Counsel to the College Bound
by Marianne Giullian
Should You Pay for Your Kids' College?
10 Ways to Reduce College Costs
Heading Off College Debt Early
People come from different backgrounds. Because of this, each person will need to prepare for college a little differently. Figure out your personal situation and don't compare yourself with anyone else. Some people may need money for college; others may need to learn things like money management skills, homemaking skills, or how to clean a house. The most important thing is to sit down with parents or an adult and find out how much it will cost each year for college, how much they are going to contribute, and how much you will need to pay yourself. Once you have that information, you can plan more effectively.
Make a list of the housing and personal expenses you think you will have, such as clothing, household cleaners, make-up, shampoo, laundry soap, phone, food, housing, etc. Make a budget and allocate money for each category. As you go away, you may need to revise the budget as you find out what your actual expenses really are. There are some other things that you should learn how to do and some ways you can cut your expenses. The following list covers some basic things you should know.
- Open a checking account and learn how to use checks. Learn how to balance your checkbook when your monthly statement comes. Don't be "penny wise and pound foolish." Saving pennies here or there won't matter much when you are paying large fees for overdrawn checks.
- What is the difference between grants and loans? An easy way to remember is that they lend you a loan and they give you a grant. Use loans only as a last resort. Make sure you find out the interest rate. If you don't have support from parents, you will be more likely to qualify for grants. Look into scholarships. You don't have to be a top academic student to get one. Some places offer scholarships for left-handed people or people of a certain nationality or interest.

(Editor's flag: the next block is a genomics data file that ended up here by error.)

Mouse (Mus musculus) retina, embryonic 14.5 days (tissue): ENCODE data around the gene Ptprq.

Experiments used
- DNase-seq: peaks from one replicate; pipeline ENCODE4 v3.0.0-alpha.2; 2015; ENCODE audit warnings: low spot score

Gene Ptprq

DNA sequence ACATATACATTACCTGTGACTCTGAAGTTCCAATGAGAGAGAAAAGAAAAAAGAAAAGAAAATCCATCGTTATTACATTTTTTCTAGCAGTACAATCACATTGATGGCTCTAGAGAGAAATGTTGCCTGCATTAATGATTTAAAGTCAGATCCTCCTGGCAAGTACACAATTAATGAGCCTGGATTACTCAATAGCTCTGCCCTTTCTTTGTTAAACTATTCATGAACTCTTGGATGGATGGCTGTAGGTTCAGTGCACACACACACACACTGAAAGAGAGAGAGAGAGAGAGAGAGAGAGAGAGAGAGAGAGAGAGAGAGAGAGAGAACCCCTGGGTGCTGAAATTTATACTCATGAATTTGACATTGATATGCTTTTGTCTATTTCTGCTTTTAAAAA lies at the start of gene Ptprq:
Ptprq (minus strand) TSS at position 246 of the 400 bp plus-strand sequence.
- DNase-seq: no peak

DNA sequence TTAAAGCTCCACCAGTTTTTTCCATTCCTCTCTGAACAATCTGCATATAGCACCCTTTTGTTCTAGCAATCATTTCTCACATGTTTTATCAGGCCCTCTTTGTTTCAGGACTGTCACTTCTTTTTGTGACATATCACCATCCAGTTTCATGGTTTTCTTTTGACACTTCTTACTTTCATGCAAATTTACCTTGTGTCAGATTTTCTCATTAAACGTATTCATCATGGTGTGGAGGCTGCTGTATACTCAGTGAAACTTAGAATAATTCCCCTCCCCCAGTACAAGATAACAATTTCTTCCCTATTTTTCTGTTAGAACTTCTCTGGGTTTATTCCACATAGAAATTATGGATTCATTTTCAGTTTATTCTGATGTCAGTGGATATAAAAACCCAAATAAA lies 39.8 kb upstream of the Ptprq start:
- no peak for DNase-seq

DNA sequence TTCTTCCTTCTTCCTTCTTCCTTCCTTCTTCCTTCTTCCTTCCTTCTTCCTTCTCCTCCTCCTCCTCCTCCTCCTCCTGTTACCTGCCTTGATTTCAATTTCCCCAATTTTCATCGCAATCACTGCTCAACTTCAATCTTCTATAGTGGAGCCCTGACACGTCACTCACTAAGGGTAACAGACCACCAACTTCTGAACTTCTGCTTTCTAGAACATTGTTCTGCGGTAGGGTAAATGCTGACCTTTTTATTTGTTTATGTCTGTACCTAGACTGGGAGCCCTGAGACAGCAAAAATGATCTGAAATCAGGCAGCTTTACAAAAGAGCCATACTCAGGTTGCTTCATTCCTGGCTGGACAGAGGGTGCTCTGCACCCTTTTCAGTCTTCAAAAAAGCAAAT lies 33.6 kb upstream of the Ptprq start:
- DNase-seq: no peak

- If you have never had a credit card, look into the Visa Gift cards at Wal-Mart, etc. where there is a set amount on the card. After you think you have the self discipline to use a credit card wisely, then try getting a credit card. Make sure you understand interest rates and don't pay the bill late. There will be a large fee if you do. Stay out of the mall so you won't be tempted. Don't charge what you can't pay in full. The average credit card debt for those graduating with an undergraduate degree is over $2,000. Don't be one of them. Be very careful about using credit.
- If you learn to cook, you will enjoy what you eat more and hopefully will spend less if you learn to cook. Talk to roommates about trading nights cooking for the whole apartment. If money is tight, this is one place where you can save money. Before you go to college, ask your parent if you can take over the cooking and shopping for one week with their help. Plan a menu for the week, making sure that meals are balanced. Then, make a grocery list of the items you will need and go shopping and get them. Make the meals you have planned for that week. It is easier to experiment at home before you go away, because there are people there to help and guide you. Your mom might even enjoy the break! When you are beginning college, it is probably not the time in your life to be a serious bargain shopper. The summer before you go to college, make a price book by listing items you think you will use and price them several different stores. This will help you find the store that has the cheapest overall prices and then shop there regularly. Buy store brands instead of name brands. Get a good basic cookbook from home or at a garage sale. Don't waste leftovers. Freeze extras that you aren't using so they won't be wasted. My daughter once had a roommate who filled 2/3 of the fridge with her leftovers. They usually spoiled and were thrown in the trash. Don't use vending machines. Keep snacks, soda or apples in your backpack with you so you won't be tempted to buy things from machines.